Training for and then successfully completing a race is a fantastic achievement. Regardless of age, reaching your goal time, getting to the starting line healthy or simply finishing the race can make you feel so accomplished. This is because of all the hard work that must be completed over months of training. The challenge faced by many runners is the risk of losing motivation and stalling somewhere along the way. I have found that Runners who are consistent with good habits almost always enjoy success.
I work with a lot of competitive people who must balance a busy work, family and commitment filled life along with managing their running. Following are some of key components of their lifestyle that keep them motivated to train and enjoy running success year after year.
Make It Routine
Successful training and staying motivated to train is about finding the right balance in your life. When you’re nailing your workouts, this will lead to greater motivation, which in the long run leads to successful racing. There’s tons of articles discussing how marathon training tears down your body. Although long runs, speed work and marathon paced workouts among other workouts are necessary components of a good training plan, one of the key elements of a good plan is rest. With proper rest, your body will build itself back stronger than before.
Once you identify this balance between hard and easy workouts and rest, you need to make it a routine where each week serves a purpose. If you start experiencing frequent poor workouts or races or if you find yourself often sick or injured, then your training or even your life stresses may be too much. This can be demotivating and is a sign that you aren’t allowing sufficient recovery. Speak with your coach or if you don’t have one, try to include more recovery into your training.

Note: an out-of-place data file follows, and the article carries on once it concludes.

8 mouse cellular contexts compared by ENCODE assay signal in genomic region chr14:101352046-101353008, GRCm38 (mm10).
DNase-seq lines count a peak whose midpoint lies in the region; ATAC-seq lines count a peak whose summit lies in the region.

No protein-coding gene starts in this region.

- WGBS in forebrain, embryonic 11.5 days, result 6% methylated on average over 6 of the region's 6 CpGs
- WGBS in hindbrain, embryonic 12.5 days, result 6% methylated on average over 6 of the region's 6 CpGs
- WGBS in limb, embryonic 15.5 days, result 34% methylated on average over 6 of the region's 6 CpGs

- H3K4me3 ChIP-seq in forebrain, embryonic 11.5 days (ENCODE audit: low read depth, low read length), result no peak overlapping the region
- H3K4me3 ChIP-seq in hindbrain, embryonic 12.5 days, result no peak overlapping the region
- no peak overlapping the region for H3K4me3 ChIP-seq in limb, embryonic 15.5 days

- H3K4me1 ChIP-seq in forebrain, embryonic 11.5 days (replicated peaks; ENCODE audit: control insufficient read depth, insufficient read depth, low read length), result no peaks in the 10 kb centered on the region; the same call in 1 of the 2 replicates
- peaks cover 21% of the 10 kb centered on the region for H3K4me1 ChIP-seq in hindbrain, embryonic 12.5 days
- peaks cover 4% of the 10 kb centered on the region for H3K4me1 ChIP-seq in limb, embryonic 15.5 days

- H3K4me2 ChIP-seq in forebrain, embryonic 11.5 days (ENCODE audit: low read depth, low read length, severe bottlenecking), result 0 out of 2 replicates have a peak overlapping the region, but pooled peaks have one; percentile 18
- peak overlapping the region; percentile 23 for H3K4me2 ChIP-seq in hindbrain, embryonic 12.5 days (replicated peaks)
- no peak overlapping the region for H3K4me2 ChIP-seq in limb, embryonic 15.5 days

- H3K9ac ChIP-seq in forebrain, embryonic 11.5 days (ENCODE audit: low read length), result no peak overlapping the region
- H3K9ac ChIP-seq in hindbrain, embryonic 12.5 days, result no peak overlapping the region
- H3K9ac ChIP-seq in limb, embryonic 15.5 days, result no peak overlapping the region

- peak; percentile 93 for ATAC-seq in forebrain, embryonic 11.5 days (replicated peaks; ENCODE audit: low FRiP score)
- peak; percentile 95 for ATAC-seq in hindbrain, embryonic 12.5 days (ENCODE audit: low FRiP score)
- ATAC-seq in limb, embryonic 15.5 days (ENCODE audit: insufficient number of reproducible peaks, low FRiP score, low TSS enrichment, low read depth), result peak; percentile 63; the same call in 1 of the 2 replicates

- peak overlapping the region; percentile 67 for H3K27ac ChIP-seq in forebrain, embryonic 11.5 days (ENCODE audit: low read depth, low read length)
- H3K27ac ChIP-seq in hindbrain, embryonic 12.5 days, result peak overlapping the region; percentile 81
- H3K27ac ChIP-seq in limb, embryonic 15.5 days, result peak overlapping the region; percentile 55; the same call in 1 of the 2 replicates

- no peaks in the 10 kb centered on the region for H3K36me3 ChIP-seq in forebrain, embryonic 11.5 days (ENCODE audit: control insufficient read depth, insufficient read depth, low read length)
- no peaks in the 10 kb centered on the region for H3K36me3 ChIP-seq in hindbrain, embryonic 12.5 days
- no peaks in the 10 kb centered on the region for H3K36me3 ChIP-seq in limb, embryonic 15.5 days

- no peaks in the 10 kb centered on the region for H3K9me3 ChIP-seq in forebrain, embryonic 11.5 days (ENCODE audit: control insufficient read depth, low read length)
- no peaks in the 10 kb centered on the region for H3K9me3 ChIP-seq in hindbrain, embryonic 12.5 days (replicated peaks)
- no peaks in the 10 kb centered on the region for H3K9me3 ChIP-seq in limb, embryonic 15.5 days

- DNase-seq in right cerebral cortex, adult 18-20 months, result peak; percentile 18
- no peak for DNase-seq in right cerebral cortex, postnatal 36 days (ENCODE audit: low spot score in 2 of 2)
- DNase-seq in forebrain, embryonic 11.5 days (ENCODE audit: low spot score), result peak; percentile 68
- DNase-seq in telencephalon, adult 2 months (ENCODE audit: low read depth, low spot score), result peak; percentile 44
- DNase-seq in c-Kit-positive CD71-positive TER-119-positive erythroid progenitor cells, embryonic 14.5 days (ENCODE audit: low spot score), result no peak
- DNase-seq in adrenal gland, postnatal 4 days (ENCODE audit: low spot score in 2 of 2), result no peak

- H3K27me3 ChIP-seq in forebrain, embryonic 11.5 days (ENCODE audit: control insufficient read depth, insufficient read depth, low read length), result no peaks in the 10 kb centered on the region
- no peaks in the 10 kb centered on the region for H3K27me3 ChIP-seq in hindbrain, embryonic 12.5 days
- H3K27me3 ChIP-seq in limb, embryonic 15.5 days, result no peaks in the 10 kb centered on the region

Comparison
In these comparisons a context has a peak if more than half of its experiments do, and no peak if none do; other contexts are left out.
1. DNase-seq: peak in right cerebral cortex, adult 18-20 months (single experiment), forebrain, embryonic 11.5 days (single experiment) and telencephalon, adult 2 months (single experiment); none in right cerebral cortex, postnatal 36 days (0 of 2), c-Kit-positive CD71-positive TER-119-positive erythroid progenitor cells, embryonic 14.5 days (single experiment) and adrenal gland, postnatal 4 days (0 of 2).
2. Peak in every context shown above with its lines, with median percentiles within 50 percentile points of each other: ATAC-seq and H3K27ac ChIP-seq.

The most important ingredient of success and staying motivated to train is confidence. Having a positive mindset is important. If you’re an experienced runner, you likely know the workouts that give you confidence. I strongly recommend completing these in your training throughout your year to keep you motivated. Greg McMillian and others suggest including “confidence-building” workouts close to your key races. In my experience, I feel great when I’ve been able to run a marathon paced longer tempo within a few weeks of a race.
If you’re a beginner runner, I recommend using the services of a coach who can personalize a training plan with workouts and rest days for you based on your athletic ability. As you progress through the plan, you need to have confidence in the coach’s system.
Even when you don’t have successful workout or race, it’s important that you don’t dwell on it. This is important for all levels and ages of runners. If you’ve put in the work, you still may have a bad day. You can’t let one bad workout or race knock you down. Successful runners are ready to move on to the next day’s training or another race because they know that bad days aren’t a true indication of their fitness.